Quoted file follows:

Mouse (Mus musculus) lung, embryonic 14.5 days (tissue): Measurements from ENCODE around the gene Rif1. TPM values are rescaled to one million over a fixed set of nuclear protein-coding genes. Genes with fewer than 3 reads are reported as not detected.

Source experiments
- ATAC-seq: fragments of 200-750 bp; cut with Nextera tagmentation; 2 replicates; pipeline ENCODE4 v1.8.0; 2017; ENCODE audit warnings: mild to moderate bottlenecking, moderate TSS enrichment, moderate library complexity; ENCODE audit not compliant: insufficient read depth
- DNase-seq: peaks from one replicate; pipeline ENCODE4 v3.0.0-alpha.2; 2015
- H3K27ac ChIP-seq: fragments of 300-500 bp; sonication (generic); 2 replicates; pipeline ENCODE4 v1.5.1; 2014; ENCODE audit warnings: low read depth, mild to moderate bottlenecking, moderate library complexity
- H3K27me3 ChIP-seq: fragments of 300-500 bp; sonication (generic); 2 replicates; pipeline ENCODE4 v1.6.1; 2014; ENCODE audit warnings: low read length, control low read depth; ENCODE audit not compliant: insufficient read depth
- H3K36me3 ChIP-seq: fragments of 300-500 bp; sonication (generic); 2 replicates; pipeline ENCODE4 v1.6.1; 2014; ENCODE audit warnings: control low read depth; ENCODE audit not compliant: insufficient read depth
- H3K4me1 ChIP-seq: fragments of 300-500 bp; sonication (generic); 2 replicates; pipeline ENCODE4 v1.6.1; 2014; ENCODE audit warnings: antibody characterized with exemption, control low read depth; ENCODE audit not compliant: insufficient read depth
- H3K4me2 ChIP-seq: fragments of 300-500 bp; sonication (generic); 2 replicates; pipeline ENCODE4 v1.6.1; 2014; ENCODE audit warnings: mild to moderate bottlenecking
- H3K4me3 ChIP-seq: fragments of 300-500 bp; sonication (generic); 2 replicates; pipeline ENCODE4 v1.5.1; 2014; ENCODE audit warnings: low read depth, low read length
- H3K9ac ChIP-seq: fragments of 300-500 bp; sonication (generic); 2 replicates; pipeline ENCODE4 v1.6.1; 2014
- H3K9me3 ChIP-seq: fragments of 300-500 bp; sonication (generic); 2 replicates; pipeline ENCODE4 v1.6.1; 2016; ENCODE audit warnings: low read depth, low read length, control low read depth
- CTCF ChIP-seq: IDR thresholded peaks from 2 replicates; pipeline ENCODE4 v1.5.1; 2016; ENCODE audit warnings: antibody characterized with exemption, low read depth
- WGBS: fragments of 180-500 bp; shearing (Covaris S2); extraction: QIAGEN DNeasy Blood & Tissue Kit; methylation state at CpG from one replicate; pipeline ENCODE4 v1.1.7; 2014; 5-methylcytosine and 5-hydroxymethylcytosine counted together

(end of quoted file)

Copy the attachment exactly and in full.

Mouse (Mus musculus) lung, embryonic 14.5 days (tissue): Measurements from ENCODE around the gene Rif1. TPM values are rescaled to one million over a fixed set of nuclear protein-coding genes. Genes with fewer than 3 reads are reported as not detected.

Source experiments
- ATAC-seq: fragments of 200-750 bp; cut with Nextera tagmentation; 2 replicates; pipeline ENCODE4 v1.8.0; 2017; ENCODE audit warnings: mild to moderate bottlenecking, moderate TSS enrichment, moderate library complexity; ENCODE audit not compliant: insufficient read depth
- DNase-seq: peaks from one replicate; pipeline ENCODE4 v3.0.0-alpha.2; 2015
- H3K27ac ChIP-seq: fragments of 300-500 bp; sonication (generic); 2 replicates; pipeline ENCODE4 v1.5.1; 2014; ENCODE audit warnings: low read depth, mild to moderate bottlenecking, moderate library complexity
- H3K27me3 ChIP-seq: fragments of 300-500 bp; sonication (generic); 2 replicates; pipeline ENCODE4 v1.6.1; 2014; ENCODE audit warnings: low read length, control low read depth; ENCODE audit not compliant: insufficient read depth
- H3K36me3 ChIP-seq: fragments of 300-500 bp; sonication (generic); 2 replicates; pipeline ENCODE4 v1.6.1; 2014; ENCODE audit warnings: control low read depth; ENCODE audit not compliant: insufficient read depth
- H3K4me1 ChIP-seq: fragments of 300-500 bp; sonication (generic); 2 replicates; pipeline ENCODE4 v1.6.1; 2014; ENCODE audit warnings: antibody characterized with exemption, control low read depth; ENCODE audit not compliant: insufficient read depth
- H3K4me2 ChIP-seq: fragments of 300-500 bp; sonication (generic); 2 replicates; pipeline ENCODE4 v1.6.1; 2014; ENCODE audit warnings: mild to moderate bottlenecking
- H3K4me3 ChIP-seq: fragments of 300-500 bp; sonication (generic); 2 replicates; pipeline ENCODE4 v1.5.1; 2014; ENCODE audit warnings: low read depth, low read length
- H3K9ac ChIP-seq: fragments of 300-500 bp; sonication (generic); 2 replicates; pipeline ENCODE4 v1.6.1; 2014
- H3K9me3 ChIP-seq: fragments of 300-500 bp; sonication (generic); 2 replicates; pipeline ENCODE4 v1.6.1; 2016; ENCODE audit warnings: low read depth, low read length, control low read depth
- CTCF ChIP-seq: IDR thresholded peaks from 2 replicates; pipeline ENCODE4 v1.5.1; 2016; ENCODE audit warnings: antibody characterized with exemption, low read depth
- WGBS: fragments of 180-500 bp; shearing (Covaris S2); extraction: QIAGEN DNeasy Blood & Tissue Kit; methylation state at CpG from one replicate; pipeline ENCODE4 v1.1.7; 2014; 5-methylcytosine and 5-hydroxymethylcytosine counted together